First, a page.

NFTs Come To Connected TV
You know you've reached peak NFT when you don't have to explain what the letters mean and when there's an entire TV channel devoted to the things.
Launching on Roku, StreamNFT is the first connected TV app devoted to NFT art. For that tiny fraction of the population who own NFT art, StreamNFT presents a software-based solution for getting your NFTs on a TV.
By installing StreamNFT from the Roku Channel Store and then logging in with their Ethereum-based wallet, a customer's NFTs are automatically downloaded from the blockchain, and optimized to display on all Roku-enabled streaming devices and Roku-platform televisions (about 60 million in the market, according to estimates).
"I think what we're doing bridges a few worlds that are very exciting: Connected TVs, NFTs, and Web3," explains Kevin McCarthy, founder of NFT Lab, which is behind StreamNFT. "At a high level, StreamNFT for Roku offers utility for NFT aficionados, and discovery and exploration for everyone."
He continues, "When many people think of NFTs, they think of collections (someone makes 10,000 of something, with different attributes for each NFT). That's not really what we're about."
NFT Lab launched in 2021 with a search engine for NFTs that aims to connect interested buyers with the marketplaces like Foundation, SuperRare, Nifty Gateway, and Rarible.
"We think we're a cross between a product comparison engine and a search engine," McCarthy blogged at the time. "Much of the information we're aggregating and displaying for you here is not available, to our knowledge, anywhere else on the Internet. What we've created isn't TikTok or YouTube, it's something different, but I think equally engaging. It's straight art."
It has since indexed and curated about 560,000 pieces of unique 1:1 digital art growing at a rate of 1000+ daily.
The bulk are still images but the total also includes over 50,000 videos that meet its algorithmic criteria for displaying on a TV, another 50K videos that don't meet that threshold, and about 20,000 NFTs that have file formats that currently aren't able to display on the Roku device – (GIF files can display but not animate, 3D files cannot display at all, and a few more obscure still image file formats).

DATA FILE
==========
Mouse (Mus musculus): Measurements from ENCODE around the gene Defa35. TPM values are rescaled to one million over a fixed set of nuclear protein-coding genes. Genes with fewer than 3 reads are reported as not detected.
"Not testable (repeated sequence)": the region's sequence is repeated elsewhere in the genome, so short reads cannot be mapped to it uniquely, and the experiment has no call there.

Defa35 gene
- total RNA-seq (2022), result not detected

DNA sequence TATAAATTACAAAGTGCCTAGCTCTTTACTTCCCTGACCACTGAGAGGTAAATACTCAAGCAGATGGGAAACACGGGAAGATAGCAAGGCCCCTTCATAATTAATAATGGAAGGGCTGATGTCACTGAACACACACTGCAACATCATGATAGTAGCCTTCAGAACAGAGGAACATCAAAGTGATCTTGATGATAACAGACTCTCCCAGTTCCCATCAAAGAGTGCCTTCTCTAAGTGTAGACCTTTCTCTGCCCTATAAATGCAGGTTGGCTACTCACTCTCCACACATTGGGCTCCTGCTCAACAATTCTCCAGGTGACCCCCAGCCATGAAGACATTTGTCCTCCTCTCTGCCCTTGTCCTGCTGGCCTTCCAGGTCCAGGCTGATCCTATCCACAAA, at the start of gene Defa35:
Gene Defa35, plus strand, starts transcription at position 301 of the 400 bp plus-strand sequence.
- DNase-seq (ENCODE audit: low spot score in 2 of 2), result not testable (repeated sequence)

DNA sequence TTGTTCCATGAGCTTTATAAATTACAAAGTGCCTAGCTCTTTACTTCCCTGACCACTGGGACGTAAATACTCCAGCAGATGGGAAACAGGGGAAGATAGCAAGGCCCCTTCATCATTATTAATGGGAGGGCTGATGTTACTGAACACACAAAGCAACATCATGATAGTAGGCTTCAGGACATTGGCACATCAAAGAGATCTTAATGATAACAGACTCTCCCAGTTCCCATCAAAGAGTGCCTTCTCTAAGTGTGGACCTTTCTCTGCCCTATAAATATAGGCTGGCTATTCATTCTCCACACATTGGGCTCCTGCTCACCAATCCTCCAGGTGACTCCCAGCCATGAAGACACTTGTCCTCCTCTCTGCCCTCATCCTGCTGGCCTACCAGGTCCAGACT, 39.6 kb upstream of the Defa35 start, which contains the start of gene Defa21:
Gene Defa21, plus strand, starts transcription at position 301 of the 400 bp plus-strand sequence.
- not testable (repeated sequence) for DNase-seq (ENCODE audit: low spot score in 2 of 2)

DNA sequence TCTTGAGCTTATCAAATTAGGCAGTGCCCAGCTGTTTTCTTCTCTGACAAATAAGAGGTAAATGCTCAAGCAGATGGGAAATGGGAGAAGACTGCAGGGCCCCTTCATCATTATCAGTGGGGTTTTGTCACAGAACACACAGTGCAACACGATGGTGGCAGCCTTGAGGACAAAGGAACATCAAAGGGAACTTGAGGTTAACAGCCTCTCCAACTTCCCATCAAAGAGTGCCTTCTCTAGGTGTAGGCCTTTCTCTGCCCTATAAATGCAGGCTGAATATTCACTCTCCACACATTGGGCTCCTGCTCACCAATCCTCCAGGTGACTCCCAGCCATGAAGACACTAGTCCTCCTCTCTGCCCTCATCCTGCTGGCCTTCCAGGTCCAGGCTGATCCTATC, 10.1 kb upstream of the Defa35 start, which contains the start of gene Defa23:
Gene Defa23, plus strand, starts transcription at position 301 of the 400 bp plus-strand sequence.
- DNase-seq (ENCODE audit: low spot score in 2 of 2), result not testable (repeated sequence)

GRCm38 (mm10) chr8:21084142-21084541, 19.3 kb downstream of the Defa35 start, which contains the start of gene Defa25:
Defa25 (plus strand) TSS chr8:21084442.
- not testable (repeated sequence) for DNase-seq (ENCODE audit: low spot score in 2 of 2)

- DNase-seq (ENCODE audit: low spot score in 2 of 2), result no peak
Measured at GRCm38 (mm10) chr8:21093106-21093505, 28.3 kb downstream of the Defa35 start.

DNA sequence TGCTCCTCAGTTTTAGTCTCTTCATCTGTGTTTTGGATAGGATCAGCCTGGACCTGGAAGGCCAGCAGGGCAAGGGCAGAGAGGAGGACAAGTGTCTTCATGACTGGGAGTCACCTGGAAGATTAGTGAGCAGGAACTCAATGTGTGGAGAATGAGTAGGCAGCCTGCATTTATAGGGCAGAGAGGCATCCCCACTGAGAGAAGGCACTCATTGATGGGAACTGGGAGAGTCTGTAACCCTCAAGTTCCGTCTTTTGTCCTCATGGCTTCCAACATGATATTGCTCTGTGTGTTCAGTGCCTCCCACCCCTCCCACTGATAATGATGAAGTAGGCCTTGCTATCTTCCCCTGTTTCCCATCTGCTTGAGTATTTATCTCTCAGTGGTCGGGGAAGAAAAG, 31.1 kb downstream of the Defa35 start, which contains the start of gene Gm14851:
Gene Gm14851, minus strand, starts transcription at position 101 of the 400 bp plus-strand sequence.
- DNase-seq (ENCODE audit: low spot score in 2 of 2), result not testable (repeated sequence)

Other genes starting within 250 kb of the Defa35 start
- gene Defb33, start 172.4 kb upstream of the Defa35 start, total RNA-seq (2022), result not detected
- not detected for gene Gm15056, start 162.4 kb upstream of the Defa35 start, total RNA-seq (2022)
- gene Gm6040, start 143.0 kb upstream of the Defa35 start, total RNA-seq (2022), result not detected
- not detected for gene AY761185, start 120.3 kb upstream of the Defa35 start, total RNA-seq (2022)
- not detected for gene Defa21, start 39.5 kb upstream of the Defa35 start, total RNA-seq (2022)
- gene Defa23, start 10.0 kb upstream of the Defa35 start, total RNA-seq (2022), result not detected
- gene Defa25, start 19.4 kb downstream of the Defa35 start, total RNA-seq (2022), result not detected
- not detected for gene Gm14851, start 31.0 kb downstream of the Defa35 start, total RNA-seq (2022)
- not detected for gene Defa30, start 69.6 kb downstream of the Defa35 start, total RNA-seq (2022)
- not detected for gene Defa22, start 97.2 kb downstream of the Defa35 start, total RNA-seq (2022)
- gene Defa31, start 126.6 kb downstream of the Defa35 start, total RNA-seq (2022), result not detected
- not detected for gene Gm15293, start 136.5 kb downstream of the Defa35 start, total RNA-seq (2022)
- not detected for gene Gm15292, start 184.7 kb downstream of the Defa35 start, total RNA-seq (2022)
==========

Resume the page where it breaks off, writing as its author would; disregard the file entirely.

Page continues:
"One more interesting feature here that's totally behind the scenes is we're customizing our streams that you see to the device you're visiting the StreamNFT Channel with. So 720p, 1080p, and 2160p (4K) users will have slightly different experiences, tailored and maximized to what they can support. I'm sure that's old news for CTV pros, but for NFTs, which live on the blockchain, it's pretty cool."
The average length of video is 30-45 seconds. There are also 2-second videos (many of these are designed to display on an endless loop, and there's a feature in the channel called "pin this NFT to my TV" to support this).
There's also longer-form content up to around 10 minutes. "Since no one has ever put NFTs on a TV, we're kind of finding the road as we drive it. We have the ability for registered users to "Like" and "Dislike" content, so hopefully they'll continue to help us light the path."
McCarthy certainly has a point that millions of NFTs have been created, but the vast majority have never had an audience of more than a few dozen people.
"The reason that much of this art is forlorn to obscurity is not because it's terrible—quite the contrary! It's because no one has ever attempted to organize, sort, and rank these NFTs, and present only the best content on a CTV.
StreamNFT is also presenting information, such as title, description, created date, marketplace of origin, and last sale price in the StreamNFT channel.
At CES this year Samsung announced an "NFT aggregation platform" integrated into its smart TVs. The idea, according to a press release, is that users "can preview an NFT before purchasing it and even learn about its history — from who created it, to what comprises its blockchain metadata."
Whether this is done with remarkable foresight or is simply the biggest waste of space in a TV ever is hard to tell but the firm was not alone in talking about non-fungible tokens.
LG are moving into this space too but McCarthy says any planned features require the purchase of the latest hardware from those companies. StreamNFT on the other hand "has a simple and fast integration with your existing hardware and CTV setup".
NFT Lab's primary goal is discovery and entertainment and that a natural extension from that is commerce. It currently shows the last sale price (converted to $USD, at the time of the sale – some of the marketplaces transact in Ethereum, some in USD) and will be adding a 'For Sale Price' shortly.
Currently, when you press up or down on the remote, while watching a Stream, you get presented this NFT Info Menu. This allows you to scan the QR code that appears on your TV screen, and be taken directly to the marketplaces where this NFT currently trades, and make an offer or buy it outright.